FDA OKs Digital Tracking-Pill System
The sensor that is used along with aripiprazole was first cleared for use by the FDA in 2012; however, the approval of the pill and the sensor together represents a first for the FDA.
Officials with the US Food and Drug Administration have approved aripiprazole tablets with a sensor to digitally track whether patients with schizophrenia, bipolar I disorder, and depression have taken their medication (Abilify MyCite).
The sensor that is used along with aripiprazole was first cleared for use by the FDA in 2012; however, the approval of the pill and the sensor together represents a first for the FDA. The sensor in Ability MyCite syncs with a smart phone and sends an alert when the medication is ingested via a patch that is worn on the surface of the skin.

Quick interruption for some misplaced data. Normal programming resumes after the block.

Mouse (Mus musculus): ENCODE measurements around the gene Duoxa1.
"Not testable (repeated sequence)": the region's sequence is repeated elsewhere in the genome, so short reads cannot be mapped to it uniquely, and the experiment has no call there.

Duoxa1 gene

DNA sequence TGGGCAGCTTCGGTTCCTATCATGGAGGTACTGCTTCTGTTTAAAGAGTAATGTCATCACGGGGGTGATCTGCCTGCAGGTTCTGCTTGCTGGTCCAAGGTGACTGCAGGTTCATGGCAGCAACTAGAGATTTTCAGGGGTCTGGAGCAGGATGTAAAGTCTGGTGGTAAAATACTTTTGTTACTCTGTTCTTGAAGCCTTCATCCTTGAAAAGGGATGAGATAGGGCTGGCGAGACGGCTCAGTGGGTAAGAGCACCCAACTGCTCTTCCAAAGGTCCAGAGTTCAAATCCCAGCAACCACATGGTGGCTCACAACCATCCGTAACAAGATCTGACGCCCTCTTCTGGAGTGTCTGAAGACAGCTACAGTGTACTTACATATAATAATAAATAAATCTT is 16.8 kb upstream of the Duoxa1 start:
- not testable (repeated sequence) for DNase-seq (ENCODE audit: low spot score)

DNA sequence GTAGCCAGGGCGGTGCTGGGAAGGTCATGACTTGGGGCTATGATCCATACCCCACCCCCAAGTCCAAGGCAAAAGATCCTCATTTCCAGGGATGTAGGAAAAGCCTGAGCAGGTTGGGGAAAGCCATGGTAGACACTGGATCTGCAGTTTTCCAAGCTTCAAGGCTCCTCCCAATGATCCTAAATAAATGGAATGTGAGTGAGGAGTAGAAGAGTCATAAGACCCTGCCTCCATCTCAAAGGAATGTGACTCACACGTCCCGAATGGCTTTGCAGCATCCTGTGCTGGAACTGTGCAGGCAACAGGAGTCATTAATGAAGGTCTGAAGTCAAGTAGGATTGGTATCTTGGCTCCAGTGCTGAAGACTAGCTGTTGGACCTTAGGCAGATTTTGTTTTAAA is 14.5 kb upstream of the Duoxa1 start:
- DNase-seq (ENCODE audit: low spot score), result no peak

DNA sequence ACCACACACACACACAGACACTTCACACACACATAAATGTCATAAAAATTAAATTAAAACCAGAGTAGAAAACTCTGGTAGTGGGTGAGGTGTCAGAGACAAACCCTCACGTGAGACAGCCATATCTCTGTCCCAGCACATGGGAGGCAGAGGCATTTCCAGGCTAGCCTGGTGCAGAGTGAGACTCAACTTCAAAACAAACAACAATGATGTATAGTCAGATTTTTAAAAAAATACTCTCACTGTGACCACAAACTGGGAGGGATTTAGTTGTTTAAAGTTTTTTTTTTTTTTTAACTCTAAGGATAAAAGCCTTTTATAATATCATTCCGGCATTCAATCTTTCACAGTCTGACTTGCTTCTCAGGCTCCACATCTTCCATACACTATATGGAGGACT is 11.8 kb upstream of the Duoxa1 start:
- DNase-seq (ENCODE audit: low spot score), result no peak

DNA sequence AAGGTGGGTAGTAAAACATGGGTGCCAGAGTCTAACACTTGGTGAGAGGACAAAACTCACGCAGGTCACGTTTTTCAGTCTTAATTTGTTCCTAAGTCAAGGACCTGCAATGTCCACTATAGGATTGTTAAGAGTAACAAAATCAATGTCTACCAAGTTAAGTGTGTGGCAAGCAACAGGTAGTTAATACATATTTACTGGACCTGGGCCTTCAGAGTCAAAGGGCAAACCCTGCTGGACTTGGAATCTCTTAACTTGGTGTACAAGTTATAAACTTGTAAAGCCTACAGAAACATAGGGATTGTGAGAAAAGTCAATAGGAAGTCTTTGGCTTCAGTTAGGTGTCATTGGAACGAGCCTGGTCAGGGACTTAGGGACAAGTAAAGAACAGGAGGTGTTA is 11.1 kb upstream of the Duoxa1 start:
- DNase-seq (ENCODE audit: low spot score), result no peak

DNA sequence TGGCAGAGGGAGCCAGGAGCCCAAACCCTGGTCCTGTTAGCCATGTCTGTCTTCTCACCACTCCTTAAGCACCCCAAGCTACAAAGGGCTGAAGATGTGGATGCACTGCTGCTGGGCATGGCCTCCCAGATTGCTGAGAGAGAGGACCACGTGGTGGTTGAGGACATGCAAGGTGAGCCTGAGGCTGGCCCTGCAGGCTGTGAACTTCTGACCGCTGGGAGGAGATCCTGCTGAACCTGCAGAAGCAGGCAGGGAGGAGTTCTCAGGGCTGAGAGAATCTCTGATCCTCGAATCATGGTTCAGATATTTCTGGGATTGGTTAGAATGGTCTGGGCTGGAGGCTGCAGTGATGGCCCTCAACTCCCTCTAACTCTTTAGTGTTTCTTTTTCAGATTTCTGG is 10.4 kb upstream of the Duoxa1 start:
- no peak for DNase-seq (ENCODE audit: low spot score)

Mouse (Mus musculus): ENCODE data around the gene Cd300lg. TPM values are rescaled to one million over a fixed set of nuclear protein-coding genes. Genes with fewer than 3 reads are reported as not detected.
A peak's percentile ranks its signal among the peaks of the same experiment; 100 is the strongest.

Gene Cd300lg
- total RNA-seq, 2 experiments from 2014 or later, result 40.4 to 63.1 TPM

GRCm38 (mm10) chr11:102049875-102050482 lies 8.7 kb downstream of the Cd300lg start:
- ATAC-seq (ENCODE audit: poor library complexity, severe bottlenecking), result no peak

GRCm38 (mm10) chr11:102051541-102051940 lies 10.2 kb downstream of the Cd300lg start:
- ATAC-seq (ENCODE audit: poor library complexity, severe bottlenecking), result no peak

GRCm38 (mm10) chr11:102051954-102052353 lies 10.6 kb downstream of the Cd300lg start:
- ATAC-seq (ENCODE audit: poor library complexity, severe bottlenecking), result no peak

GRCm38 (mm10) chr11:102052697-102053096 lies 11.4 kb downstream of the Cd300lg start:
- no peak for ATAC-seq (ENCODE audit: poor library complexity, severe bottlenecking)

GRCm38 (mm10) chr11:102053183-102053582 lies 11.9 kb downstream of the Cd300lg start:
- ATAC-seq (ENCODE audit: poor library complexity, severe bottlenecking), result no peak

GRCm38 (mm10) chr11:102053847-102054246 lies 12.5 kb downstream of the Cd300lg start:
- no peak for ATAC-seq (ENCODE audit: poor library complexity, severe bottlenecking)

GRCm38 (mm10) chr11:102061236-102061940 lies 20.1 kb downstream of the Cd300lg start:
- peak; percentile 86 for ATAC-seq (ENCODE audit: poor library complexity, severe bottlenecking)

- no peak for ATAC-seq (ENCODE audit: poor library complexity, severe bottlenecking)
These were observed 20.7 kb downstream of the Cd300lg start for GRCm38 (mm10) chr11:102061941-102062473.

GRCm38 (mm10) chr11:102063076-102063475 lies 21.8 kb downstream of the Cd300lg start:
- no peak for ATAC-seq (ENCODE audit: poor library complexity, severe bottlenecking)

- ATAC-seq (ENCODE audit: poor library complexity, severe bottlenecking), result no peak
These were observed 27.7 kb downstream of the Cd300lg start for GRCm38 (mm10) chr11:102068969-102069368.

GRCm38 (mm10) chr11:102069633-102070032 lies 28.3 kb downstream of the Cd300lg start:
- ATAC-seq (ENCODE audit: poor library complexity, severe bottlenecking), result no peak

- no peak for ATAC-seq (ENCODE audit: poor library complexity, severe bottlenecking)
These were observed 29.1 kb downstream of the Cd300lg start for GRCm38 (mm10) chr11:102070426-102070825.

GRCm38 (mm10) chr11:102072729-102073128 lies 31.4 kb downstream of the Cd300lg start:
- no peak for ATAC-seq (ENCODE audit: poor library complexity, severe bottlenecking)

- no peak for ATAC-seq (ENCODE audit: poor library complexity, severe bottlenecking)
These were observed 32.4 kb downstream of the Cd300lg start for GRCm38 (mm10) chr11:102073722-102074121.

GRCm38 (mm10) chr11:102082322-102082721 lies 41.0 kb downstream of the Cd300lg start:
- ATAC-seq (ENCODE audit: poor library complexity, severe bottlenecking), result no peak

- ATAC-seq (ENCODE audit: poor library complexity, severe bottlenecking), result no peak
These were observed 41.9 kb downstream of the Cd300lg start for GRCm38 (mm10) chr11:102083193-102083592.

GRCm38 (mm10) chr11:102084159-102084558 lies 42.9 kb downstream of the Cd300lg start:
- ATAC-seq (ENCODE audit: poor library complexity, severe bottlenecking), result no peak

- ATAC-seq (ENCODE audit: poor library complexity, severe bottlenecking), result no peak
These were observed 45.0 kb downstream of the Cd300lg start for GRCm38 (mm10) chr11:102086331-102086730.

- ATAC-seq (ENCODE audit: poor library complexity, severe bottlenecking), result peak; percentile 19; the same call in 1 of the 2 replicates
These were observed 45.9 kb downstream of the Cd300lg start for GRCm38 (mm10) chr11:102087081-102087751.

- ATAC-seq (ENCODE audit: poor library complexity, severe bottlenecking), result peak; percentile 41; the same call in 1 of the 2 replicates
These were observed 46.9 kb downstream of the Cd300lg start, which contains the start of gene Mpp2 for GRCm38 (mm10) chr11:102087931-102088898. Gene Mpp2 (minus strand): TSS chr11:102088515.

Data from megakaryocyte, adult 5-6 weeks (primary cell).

The application for aripiprazole with the embedded sensor was originally accepted by the FDA for review in September 2015, which was followed by a complete response letter requesting more information on the digital drug. A resubmission of the new drug application was accepted by the agency in May 2017.
In clinical trials establishing the efficacy of aripiprazole, the most common adverse events were nausea, vomiting, constipation, headache, dizziness, uncontrollable limb and body movements (akathisia), anxiety, insomnia, and restlessness. The common adverse events associated with the sensor were related to the patch, and were predominantly skin irritation.
Aripiprazole is approved with a boxed warning concerning an increased risk of death when used as a treatment for elderly patients with dementia-related psychosis. Additionally, the medication has been associated with increased suicidal thoughts and behavior in children, adolescents, and young adults taking antidepressants.
The patch and sensor is manufactured by the company Proteus Digital Health and aripiprazole marketed by Otsuka Pharmaceutical.